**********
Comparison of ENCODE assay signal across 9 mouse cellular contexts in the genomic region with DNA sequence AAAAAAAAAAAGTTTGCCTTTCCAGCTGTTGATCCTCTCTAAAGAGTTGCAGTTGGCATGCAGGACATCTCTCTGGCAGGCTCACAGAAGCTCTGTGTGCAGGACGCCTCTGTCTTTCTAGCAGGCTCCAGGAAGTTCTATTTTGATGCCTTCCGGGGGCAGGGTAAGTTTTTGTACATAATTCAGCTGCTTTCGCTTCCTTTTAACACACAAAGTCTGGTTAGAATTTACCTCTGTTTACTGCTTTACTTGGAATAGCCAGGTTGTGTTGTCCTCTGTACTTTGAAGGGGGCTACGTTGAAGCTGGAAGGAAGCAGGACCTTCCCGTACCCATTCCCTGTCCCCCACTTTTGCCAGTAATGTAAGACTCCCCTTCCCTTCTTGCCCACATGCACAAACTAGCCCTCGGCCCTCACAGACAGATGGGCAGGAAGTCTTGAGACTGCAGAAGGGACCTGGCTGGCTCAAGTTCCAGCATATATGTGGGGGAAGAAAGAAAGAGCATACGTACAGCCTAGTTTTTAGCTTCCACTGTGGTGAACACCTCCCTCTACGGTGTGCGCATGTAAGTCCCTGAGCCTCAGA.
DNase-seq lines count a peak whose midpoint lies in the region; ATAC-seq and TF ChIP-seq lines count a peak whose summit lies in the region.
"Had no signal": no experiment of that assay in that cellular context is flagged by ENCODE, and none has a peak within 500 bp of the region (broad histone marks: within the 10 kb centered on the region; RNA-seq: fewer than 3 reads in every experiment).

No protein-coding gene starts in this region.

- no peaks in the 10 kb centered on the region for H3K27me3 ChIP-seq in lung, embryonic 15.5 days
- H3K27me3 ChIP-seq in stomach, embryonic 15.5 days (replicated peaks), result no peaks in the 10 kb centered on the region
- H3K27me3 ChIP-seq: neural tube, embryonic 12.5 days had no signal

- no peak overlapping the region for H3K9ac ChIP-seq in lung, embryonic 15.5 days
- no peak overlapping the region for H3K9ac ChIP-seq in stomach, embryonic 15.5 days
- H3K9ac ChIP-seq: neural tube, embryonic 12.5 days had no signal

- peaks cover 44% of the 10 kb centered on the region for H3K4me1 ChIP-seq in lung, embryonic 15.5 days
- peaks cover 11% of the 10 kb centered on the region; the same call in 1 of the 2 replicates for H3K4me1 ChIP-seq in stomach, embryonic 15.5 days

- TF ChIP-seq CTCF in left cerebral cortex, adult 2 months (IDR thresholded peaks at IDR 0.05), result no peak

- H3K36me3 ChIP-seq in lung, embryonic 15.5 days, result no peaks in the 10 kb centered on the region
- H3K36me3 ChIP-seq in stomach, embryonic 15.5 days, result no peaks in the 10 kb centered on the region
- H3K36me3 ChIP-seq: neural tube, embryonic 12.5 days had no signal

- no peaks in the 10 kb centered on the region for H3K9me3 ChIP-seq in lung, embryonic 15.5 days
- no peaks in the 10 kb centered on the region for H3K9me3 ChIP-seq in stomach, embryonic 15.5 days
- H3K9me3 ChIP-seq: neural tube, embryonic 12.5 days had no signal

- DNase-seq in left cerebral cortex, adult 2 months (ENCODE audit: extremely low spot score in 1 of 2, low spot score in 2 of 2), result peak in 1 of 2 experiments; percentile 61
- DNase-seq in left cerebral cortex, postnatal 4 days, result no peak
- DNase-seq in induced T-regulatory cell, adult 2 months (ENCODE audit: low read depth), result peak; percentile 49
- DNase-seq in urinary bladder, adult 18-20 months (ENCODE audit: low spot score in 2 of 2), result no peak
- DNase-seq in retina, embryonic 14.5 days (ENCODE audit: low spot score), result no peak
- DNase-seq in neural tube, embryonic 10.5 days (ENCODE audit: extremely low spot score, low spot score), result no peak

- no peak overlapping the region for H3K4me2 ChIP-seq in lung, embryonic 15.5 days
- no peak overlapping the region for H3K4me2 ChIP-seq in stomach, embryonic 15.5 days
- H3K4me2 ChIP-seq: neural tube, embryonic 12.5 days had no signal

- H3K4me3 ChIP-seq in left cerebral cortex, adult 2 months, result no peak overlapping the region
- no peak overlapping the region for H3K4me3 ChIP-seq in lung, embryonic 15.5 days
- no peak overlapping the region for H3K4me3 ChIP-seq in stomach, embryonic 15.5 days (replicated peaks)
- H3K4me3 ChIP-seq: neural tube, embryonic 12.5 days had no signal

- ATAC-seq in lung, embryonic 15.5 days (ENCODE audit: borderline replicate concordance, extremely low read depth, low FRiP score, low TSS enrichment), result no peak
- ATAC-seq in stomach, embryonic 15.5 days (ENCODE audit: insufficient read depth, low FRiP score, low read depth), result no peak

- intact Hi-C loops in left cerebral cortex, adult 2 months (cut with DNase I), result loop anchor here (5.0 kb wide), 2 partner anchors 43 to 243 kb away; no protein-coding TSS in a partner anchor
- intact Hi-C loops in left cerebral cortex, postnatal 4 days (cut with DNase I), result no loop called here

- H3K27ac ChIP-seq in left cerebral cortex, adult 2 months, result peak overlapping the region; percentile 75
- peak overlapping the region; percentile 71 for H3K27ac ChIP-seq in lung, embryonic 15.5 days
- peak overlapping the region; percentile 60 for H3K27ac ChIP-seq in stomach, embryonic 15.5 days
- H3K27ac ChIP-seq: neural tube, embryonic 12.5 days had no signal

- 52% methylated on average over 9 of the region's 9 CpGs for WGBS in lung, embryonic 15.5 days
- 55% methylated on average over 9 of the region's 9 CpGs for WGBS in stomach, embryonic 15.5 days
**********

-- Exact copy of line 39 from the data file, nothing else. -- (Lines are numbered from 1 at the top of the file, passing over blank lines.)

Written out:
- peak overlapping the region; percentile 60 for H3K27ac ChIP-seq in stomach, embryonic 15.5 days